African countries need to approach Ankara’s embrace with much more caution.



Islamic State Activity in South Africa: A Critical Analysis of what is currently Known – Dr. Barend Prinsloo


Islamic State Activity in South Africa: A Critical Analysis of what is currently Known

By Dr. Barend Prinsloo

North-West University, South Africa

Volume 6 (2018), Number 17 (October 2018)

  1. Introduction

Media reports are rife with the recent arrests of 11 suspects who are seemingly connected to the Islamic State (IS) and believed to be responsible for several attacks in KwaZulu-Natal, South Africa. These attacks include the attack on the Shi’a Mosque in Verulam in 2018 and the placement of home-made bombs which could be remotely detonated via a mobile phone.


  1. Facts

During the past two years, at least four unprecedented attacks or incidences occurred in South Africa, some of which are attributed to IS activity in South Africa. These four incidences will be factually discussed to determine their relationship, if any.


  1. The Thulsie twins and Fatima Patel

The Thulsie twins (Brandon-Lee and Tony-Lee Thulsie) were arrested in Johannesburg on July 2016. They were charged with 12 counts relating to contraventions of the Protection of the Constitutional Democracy Against Terrorist and Related Activities Act (Pocdatara); and one charge for fraud, linked to the alleged use of fake passports. They were allegedly plotting a series of attacks on behalf of IS against Jewish targets and the embassy of the United States of America (USA).  It is also alleged that the twins were attempting to join IS in Syria. Two years after their arrest their matter is yet to go on trial after being postponed about 30 times.[1] Fatima Patel was arrested in Johannesburg around the same time as the twins but no connection were evident between her and the twins. She was later released and she moved to KwaZulu-Natal.[2]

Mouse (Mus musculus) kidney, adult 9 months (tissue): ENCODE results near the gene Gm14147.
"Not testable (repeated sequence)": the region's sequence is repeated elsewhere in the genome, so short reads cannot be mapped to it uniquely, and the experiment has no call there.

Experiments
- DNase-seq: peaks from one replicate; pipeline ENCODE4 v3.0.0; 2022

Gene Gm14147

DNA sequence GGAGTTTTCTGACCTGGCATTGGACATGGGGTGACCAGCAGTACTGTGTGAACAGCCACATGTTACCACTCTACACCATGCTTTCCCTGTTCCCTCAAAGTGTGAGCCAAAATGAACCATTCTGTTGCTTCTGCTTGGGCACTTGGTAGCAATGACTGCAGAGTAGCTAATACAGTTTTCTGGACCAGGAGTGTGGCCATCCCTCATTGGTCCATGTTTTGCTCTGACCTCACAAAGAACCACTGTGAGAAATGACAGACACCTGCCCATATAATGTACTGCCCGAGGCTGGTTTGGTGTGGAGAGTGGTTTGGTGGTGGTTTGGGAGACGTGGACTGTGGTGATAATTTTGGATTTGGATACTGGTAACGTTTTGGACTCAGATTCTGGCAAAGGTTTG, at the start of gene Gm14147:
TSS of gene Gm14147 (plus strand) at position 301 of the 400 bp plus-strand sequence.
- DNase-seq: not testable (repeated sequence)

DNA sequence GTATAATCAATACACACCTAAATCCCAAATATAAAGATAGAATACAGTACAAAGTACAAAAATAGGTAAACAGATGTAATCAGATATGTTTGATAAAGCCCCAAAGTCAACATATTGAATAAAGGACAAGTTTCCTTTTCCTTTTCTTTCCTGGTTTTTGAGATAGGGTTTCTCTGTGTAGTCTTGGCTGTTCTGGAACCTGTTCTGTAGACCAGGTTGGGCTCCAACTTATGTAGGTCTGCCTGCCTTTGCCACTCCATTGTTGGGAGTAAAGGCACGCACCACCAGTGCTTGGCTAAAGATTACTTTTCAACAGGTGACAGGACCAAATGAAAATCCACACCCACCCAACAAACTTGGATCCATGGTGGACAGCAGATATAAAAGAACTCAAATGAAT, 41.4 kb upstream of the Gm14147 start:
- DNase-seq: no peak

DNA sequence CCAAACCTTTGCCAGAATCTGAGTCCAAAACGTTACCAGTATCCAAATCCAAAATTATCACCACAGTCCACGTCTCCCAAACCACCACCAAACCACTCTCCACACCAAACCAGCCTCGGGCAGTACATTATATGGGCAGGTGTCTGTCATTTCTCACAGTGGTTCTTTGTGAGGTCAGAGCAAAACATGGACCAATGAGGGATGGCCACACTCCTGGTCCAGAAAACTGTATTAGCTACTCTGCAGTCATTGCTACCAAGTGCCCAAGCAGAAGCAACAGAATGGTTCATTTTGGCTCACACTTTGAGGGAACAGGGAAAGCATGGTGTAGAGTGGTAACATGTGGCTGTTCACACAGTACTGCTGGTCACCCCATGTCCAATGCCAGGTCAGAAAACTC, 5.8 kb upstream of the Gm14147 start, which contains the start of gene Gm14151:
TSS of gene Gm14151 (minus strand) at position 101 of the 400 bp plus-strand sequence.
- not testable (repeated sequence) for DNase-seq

1. Rodney and Rachel Saunders

In February 2018, Britons Rodney and Rachel Saunders were kidnapped in KwaZulu-Natal. Sayfydeen Aslam Del Vecchio (38) and his wife Fatima Patel (27) were arrested during the same month for the crime. Del Vecchio claimed to be a member of IS at the time.[3] Del Vecchio grew up in Durban North, although his family originally hailed from Mozambique.  He was known as Thomas Vecchio before he converted to Islam.[4] In March 2018, two more suspects,ThembamandlaXulu (19) and Ahmad Jackson Mussa (36), were arrested in connection with the crime.  The investigation concluded that the Britons were killed and their bodies discarded in the uThukela river.[5] In July, Dutch authorities arrested Mohammed Ghorshid – trying to buy bitcoins with a credit card belonging to one of the murdered Saunders couple.  Ghorshid was on a watchlist due to his links with IS.[6]


  • The Imam Hussein Mosque attack in Verulam